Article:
Legacy '23: Football Australia launches initiative to increase representation of women in coaching at all levels

Football Australia has launched a new initiative aimed at addressing the recruitment, development, and retention of women in coaching. 

While Australian women in sport have continued to achieve sustained success on the field, as witnessed at the recent Tokyo 2020 Olympic Games, the representation of women in coaching has remained stagnant and disproportionately low over the past decades.  

The High Performance Coaching Initiative looks to move beyond the well documented barriers and take an evidence-based approach to how women coaches in football will be supported, engaged, developed, and retained to increase the numbers in high performance. 

It signifies the activation of the Legacy ’23 Leadership and Development Pillar that works to encourage more women to participate in the game at all levels. 

Leah Blayney
Young Matildas head coach Leah Blayney instructions up and coming footballers

In a three-phase approach, Football Australia will work with coaches currently in high performance football, those who have demonstrated potential to work in high performance football and elite players looking to transition to coaching roles.

One of the Initiative architects, Rae Dower, Football Australia’s Women's Technical Advisor and Head Coach Women's U17, is delighted to see its commencement. 

“This is an exciting period for women coaching in Australian football,” Dower said. 

We have a real opportunity to spark change in how we consult and deliver programs and address the barriers that have long been identified."

“It is essential that we finally allow women coaches to articulate what their reality is and express what they require to acquire skills, obtain knowledge and experience to work in high performance football.”

“We want to move beyond the barriers and enable women coaches to have the necessary development opportunities to reach their own potential.”

National Technical Director, Trevor Morgan, has expressed the vital need to engage more women in coaching, particularly in high performance. 

“We are concerned by the low percentage of women coaching in football and, in particular, in high-performance arenas.  We need to take action to rectify this so that aspiring women in football have both support and opportunity to develop themselves and their careers to the highest levels.”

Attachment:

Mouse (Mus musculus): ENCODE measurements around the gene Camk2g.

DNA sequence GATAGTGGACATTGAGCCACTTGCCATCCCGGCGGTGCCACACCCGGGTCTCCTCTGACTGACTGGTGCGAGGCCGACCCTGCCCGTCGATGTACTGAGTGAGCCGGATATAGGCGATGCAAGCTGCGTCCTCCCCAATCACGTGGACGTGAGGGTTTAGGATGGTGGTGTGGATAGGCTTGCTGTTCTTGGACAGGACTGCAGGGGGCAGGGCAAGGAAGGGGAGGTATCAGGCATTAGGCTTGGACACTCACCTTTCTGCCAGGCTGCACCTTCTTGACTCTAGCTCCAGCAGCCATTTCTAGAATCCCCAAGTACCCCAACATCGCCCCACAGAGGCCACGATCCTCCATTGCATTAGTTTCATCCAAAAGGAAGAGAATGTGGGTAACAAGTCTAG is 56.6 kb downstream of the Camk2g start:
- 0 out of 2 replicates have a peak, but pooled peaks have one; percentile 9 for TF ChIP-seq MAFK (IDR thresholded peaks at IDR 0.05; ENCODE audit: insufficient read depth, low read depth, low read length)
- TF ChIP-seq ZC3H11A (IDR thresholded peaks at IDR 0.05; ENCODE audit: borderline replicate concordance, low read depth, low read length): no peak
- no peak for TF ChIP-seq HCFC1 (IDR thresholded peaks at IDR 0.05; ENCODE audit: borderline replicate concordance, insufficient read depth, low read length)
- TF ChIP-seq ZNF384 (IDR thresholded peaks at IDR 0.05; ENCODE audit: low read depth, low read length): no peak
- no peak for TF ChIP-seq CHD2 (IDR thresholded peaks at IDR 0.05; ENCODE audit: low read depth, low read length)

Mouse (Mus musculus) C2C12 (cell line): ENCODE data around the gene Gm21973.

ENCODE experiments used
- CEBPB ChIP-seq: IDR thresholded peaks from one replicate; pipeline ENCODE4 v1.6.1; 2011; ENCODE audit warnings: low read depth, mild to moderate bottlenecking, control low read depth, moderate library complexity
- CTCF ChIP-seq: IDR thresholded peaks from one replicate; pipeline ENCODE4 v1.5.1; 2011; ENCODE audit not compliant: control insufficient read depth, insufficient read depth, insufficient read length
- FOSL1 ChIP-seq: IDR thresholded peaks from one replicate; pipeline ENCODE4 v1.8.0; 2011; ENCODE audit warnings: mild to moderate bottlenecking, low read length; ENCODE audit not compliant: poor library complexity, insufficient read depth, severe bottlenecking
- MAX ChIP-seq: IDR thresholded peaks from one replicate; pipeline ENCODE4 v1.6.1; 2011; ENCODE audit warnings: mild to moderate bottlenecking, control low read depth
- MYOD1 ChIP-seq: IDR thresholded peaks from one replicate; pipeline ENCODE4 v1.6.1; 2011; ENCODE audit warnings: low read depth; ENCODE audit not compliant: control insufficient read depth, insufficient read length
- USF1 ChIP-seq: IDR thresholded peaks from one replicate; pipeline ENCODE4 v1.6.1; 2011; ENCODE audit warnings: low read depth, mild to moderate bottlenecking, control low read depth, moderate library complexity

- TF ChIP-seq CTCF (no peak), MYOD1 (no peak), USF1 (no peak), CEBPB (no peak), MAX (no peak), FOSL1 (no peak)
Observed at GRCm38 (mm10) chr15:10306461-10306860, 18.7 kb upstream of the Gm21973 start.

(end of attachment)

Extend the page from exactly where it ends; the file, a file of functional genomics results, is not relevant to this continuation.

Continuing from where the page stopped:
“With the popularity of the Matildas, we will continue to see them inspire an increase in the number of girls and boys playing football. 

As we work towards becoming the first sport to obtain a 50/50 gender split in participation, we will need almost 30,000 new coaches and women in football have been under utilised when it comes to coaching."

“It is imperative that football capitalises on the knowledge, skills and fresh perspective women in coaching can provide across our whole football ecosystem.”

Legacy 23 Thin Banner

The Football Department will be collaborating with highly regarded Performance Coach and Leadership expert, Darlene Harrison.  Harrison has been at the forefront of high performance and leadership in Australian sport having previously worked at the Australian Institute of Sport as the Director of Performance, People and Teams. 

With this Initiative Harrison is working to develop a unique program to address the issue of capacity by shifting the approach to recruitment and retention. 

Mel Andreatta
Matildas Assistant Coach Mel Andreatta one of the women in high performance coaching

“We need to challenge the narrow definition of what is required to be a good coach,” said Harrison.  “Coaching has evolved into a leadership role that builds on the traditional technical and tactical expert model.”

“This Initiative is a chance to take a step back and examine how we actually cultivate women in coaching.  In doing so, it presents an opportunity to create environments that acknowledge and reward divergent coaching styles and take into consideration the value of diverse racial, ethnic and gender identities in high performance.” 

In an Australian football first, over 150 women coaches at various levels will partake in a comprehensive study to better understand their coaching landscape in the first phase of the Initiative.  Phase 2 and Phase 3 will see findings of the study underpin the design of a pilot program tailored to facilitate the development and progression of the participants. 

Dower believes the High Performance Coaching Initiative is important in opening up the avenues of involvement for women and girls beyond the playing field. 

We have a bold vision for where we want participation of women and girls to be in 2027 and it’s exciting to have an equally bold vision for women in leadership and development roles, particularly in high performance coaching.” 

“Creating a significant and sustained increase in the representation of women in high performance coaching can only result in positive outcomes for Australian football.”